The Religious Rejecters

“Then a voice came out of heaven: ‘I have both glorified it, and will glorify it again.’ So the crowd of people who stood by and heard it were saying that it had thundered.” John 12:28-29a

God the Father audibly spoke from Heaven to confirm the words of Jesus, and there were those who explained away the supernatural with a natural solution.

The Spiritists

“Others were saying, ‘An angel has spoken to Him.” John 12:29b

This group denied the direct revelation of God in their own way by making it fit into their own spiritual-system.

The Confused

“We have heard out of the Law that the Christ is to remain forever; and how can you say, ‘The Son of Man must be lifted up’?”

This is the group that likes to the throw the spiritual leaders under the bus. “Yeah, but this other guy said . . . .” This is also the same group of whom it is said,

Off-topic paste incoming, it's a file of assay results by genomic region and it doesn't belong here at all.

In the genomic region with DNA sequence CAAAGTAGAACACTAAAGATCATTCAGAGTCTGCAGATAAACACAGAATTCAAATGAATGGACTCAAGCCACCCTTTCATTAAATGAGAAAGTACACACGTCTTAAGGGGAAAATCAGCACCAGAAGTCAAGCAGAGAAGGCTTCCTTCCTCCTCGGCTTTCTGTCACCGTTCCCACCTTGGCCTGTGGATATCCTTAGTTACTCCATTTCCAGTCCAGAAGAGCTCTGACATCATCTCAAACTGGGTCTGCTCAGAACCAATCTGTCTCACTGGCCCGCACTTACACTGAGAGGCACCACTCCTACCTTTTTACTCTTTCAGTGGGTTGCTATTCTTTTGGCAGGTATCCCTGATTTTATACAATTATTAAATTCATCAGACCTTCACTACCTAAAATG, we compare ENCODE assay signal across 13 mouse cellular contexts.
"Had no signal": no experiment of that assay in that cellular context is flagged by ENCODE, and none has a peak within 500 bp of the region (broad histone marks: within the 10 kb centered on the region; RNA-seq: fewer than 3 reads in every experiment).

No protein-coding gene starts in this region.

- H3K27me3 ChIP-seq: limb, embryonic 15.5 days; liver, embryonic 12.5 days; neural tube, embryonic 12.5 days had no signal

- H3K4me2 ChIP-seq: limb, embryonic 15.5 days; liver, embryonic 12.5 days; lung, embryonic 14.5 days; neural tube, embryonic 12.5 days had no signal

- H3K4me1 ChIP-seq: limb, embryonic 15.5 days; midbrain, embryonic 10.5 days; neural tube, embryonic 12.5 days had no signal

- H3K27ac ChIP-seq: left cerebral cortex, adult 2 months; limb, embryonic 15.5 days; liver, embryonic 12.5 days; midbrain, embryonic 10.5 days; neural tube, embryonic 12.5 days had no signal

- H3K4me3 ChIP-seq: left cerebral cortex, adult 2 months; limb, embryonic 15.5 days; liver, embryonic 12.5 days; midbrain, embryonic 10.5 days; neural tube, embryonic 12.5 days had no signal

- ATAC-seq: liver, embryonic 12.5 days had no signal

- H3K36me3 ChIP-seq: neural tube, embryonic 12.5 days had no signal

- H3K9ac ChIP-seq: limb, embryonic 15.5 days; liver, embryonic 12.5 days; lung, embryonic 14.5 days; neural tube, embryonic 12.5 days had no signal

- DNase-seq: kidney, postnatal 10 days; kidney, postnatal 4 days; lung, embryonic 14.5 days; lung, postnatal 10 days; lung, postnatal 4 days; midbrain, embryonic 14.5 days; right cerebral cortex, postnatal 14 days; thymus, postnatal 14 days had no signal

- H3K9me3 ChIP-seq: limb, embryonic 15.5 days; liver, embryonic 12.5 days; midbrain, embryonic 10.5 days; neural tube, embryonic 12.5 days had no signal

“But though He had performed so many signs before them, yet there were not believing Him.” John 12:37

What About Our Churches?

Mary – We all like to think we’re Mary, but of the ten groups mentioned in John 12, only 1/5th were believers, and only 1/10th glorified God through her worship and service. They had God incarnate physically present! What makes us think the statistics are any better today? I believe all true believers have moments like this, but are we consistent? This group is generally the 10% that gets he work done.

Camo-Christians – These Christians see the significance of worshipping God at church, but living out that faith at work is something completely different. They lack the faith in God to do the extravagant.

Judas – We would be foolish to believe there aren’t scoffers in the church. Of course, they talk a good talk, but their motivations are anything but sanctified. For this group, church is a place to get, get, get. They’re the pretenders.